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Distributed Real And Virtual Learning Environments For Mechatronics

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2004 Annual Conference


Salt Lake City, Utah

Publication Date

June 20, 2004

Start Date

June 20, 2004

End Date

June 23, 2004



Conference Session

Web Education II: Hardware/Examples

Page Count


Page Numbers

9.472.1 - 9.472.8



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Paper Authors

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Heinz Erbe

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F. Wilhelm Bruns

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NOTE: The first page of text has been automatically extracted and included below in lieu of an abstract

Session 3120

Distributed Real and Virtual Learning Environment for Mechatronics

F. Wilhelm Bruns, Heinz-Hermann Erbe ARTEC Center for Work, Environment, Technology Bremen University/ Institute of Professional Education Technische Universität Berlin

Abstract: A European project DERIVE developed a learning environment where on-site and remote components merge into a cooperative learning process. The envisaged system allows to work together with complex real and virtual systems, consisting of parts which may be distributed remotely. The learning environment includes a supportive web-database with multimedia learning sequences providing theoretical background information, exercises and help to handle training tasks. Hardware equipment can be connected to the virtual environment with a special bi-directional sensor-actor coupling (hyper bond). The DERIVE learning environment smoothly integrates equipment and supports full hardware-in-the-loop functionality, allowing to build up real mechatronic systems as subsystems of complex virtual systems.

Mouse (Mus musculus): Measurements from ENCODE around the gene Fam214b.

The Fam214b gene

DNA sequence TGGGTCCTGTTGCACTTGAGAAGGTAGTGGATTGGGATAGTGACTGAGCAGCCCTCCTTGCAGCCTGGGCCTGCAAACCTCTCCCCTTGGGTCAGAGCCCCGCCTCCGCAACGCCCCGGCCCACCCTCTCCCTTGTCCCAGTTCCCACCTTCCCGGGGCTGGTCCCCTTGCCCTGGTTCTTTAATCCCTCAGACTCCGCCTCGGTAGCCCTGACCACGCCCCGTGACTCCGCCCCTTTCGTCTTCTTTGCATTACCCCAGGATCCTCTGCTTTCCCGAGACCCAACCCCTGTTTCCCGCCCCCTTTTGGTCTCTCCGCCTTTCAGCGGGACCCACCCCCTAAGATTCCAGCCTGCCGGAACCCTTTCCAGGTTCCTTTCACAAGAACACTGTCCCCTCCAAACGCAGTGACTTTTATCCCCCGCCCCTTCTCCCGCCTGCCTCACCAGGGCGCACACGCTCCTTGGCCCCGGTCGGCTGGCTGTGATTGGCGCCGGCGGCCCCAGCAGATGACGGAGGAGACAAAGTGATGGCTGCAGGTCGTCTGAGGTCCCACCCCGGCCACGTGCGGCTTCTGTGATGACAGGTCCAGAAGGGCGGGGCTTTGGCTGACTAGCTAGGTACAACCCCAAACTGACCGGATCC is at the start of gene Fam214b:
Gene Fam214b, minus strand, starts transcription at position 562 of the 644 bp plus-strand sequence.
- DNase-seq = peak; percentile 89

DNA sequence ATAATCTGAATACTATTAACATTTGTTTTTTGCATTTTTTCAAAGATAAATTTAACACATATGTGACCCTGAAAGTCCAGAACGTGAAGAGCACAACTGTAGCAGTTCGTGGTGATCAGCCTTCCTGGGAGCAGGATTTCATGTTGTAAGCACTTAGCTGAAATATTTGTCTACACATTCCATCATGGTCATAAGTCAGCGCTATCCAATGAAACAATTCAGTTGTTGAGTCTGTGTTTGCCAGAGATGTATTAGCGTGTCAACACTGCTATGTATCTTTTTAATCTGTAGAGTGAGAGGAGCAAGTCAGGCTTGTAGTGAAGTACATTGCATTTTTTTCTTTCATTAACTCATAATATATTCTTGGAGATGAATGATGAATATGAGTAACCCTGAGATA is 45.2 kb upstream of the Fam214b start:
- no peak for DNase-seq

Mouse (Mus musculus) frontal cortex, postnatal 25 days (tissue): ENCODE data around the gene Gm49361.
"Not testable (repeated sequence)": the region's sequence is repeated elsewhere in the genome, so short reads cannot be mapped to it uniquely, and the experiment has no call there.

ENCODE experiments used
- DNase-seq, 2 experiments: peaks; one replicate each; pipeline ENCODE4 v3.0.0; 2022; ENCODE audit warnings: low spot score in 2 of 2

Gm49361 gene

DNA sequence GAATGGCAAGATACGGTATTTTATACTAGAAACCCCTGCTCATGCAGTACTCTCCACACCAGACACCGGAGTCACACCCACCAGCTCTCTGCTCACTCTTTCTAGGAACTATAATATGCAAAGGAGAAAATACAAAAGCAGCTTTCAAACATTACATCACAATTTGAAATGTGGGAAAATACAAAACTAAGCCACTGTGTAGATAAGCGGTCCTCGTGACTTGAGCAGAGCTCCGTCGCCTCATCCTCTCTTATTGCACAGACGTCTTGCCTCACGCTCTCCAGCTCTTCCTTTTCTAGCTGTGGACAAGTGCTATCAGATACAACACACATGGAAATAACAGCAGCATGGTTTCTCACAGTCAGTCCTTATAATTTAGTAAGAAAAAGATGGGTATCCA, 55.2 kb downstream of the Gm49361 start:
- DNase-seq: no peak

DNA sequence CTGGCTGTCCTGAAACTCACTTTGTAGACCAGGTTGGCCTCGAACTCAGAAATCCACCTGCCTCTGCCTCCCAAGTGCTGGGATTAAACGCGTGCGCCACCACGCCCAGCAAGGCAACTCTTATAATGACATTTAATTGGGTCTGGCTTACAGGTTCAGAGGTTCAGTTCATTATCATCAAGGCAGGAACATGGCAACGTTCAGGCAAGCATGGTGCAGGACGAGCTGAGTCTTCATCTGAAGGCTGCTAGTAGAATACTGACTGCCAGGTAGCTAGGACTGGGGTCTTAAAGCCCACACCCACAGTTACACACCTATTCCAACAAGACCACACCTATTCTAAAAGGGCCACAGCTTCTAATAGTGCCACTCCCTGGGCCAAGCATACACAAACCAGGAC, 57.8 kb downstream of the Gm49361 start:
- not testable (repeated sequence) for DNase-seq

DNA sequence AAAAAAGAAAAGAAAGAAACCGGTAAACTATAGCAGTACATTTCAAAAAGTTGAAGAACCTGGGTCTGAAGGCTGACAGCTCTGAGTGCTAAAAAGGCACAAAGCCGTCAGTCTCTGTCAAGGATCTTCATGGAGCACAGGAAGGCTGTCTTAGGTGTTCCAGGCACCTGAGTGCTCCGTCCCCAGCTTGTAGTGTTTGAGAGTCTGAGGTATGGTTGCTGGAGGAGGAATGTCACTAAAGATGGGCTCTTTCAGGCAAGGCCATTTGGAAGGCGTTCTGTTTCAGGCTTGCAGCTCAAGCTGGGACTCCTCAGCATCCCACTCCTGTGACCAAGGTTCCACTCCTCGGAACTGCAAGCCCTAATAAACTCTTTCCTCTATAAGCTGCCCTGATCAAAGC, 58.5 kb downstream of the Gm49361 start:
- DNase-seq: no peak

Keywords: bond graphs, hyper bonds, e-learning, simulation, remote experiments


Engineering education are confronted with the need to develop theoretical integrated with practical learning sequences to fulfill the demands for multi-skilled engineers and also skilled technicians. Tasks and problem solving in mechatronics requires cognitive and operational knowledge and practical experience about building systems, diagnosis- and maintenance- techniques. However, a significant challenge is that these tasks are essentially characterized by the use of tele-medial systems. Service staff in the professional field need the ability to achieve their aims in (tele) cooperation with others, and they should be able to cooperate in virtual and supranational forms of organization. Concepts concerning pedagogical, technical and organizational aspects to meet these requirements in education and training are in development. Cultural differences and similarities concerning learning and collaboration styles have also to be considered regarding curricula, courseware and teaching methods. Computers are now used in the classroom as multimedia tools to provide alternative sources of learning material, to provide interactive learning situations and to provide simulation of systems that cannot for reasons of cost, size or safety be used in reality. The use of the Internet is rapidly increasing and is being seen by some people as the greatest source of knowledge available for learning. The use of simulation tools has a number of benefits to education. The learner is not exposed to the hazards of the real world. The learner is able to explore a range of possible solutions easily and quickly. The learner is able to use the tools that will be available in industry. Proceedings of the 2004 American Society for Engineering Education Annual Conference & Exposition Copyright 2004, American Society for Engineering Education

Erbe, H., & Bruns, F. W. (2004, June), Distributed Real And Virtual Learning Environments For Mechatronics Paper presented at 2004 Annual Conference, Salt Lake City, Utah. 10.18260/1-2--13212

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